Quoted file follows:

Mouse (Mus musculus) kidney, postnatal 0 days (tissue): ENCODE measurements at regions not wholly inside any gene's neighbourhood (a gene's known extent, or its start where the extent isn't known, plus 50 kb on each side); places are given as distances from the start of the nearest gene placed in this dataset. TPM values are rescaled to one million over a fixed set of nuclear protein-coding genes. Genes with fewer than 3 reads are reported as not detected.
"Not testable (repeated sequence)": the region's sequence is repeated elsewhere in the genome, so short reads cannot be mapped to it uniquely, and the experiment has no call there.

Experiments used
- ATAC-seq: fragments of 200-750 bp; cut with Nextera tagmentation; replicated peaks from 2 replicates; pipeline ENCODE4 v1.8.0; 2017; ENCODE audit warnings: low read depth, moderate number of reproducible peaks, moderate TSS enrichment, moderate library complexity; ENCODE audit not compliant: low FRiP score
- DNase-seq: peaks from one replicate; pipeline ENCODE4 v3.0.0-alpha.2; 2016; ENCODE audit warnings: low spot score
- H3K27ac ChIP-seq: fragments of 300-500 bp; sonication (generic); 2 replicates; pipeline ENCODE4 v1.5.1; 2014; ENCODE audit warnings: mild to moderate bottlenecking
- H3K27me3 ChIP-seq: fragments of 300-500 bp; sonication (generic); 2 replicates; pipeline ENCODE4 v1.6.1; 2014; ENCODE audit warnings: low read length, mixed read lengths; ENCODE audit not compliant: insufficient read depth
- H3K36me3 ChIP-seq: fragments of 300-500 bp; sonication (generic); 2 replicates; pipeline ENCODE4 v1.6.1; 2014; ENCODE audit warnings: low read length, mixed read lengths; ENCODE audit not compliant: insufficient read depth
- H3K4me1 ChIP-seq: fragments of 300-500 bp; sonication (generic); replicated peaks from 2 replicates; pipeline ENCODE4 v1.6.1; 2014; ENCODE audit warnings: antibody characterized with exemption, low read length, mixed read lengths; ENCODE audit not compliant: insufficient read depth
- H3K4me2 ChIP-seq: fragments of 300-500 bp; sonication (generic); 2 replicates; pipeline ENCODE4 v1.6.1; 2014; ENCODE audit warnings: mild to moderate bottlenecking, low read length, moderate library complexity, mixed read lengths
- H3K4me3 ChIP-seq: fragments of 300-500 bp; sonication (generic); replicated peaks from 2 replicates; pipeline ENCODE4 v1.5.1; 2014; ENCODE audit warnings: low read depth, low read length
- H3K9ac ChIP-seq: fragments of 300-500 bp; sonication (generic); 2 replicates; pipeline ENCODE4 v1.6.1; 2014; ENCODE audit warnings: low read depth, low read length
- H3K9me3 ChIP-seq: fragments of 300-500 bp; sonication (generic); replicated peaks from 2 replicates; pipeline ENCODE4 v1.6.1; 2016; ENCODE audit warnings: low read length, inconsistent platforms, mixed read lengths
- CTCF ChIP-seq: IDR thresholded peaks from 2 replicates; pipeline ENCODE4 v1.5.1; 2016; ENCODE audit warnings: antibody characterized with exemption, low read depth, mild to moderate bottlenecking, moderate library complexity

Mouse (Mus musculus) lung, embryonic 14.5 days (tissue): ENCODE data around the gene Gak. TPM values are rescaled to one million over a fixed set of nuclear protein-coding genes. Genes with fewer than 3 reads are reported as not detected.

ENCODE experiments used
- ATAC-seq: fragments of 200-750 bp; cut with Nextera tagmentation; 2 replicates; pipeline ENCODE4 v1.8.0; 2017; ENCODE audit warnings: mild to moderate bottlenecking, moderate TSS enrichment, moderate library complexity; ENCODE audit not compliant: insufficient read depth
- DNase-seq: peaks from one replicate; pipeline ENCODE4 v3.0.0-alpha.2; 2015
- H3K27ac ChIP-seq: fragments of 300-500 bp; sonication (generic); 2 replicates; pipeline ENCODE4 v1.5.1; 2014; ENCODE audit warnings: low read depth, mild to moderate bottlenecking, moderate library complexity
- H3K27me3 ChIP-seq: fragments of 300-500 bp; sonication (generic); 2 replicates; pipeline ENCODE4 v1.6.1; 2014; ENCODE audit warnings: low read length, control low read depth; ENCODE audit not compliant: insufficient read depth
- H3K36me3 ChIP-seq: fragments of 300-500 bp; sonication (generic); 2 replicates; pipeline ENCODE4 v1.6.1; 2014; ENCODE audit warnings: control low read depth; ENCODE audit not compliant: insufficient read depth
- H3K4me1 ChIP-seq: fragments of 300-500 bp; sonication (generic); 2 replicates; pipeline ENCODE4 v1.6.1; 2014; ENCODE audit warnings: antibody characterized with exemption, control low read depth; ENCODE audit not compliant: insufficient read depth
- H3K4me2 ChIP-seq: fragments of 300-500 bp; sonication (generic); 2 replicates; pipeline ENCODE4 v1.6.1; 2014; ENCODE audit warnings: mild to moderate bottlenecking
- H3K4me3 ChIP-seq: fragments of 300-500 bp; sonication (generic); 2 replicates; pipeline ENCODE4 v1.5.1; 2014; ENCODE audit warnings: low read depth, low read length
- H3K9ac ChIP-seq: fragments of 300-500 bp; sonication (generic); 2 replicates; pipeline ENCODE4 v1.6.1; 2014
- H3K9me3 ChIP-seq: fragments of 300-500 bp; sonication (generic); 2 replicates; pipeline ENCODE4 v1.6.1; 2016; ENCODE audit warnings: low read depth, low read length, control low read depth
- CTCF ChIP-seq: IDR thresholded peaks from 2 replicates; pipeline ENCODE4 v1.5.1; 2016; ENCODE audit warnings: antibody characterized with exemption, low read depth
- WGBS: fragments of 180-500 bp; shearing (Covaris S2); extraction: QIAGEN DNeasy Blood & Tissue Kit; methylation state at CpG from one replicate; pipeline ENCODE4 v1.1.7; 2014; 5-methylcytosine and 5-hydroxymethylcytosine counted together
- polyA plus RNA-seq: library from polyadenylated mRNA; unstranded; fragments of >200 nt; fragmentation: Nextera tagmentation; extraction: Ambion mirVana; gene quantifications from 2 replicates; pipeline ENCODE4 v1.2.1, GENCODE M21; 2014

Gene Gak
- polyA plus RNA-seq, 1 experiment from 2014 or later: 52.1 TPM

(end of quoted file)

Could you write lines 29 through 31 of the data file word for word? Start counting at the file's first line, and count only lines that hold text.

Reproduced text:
- polyA plus RNA-seq: library from polyadenylated mRNA; unstranded; fragments of >200 nt; fragmentation: Nextera tagmentation; extraction: Ambion mirVana; gene quantifications from 2 replicates; pipeline ENCODE4 v1.2.1, GENCODE M21; 2014

Gene Gak
- polyA plus RNA-seq, 1 experiment from 2014 or later: 52.1 TPM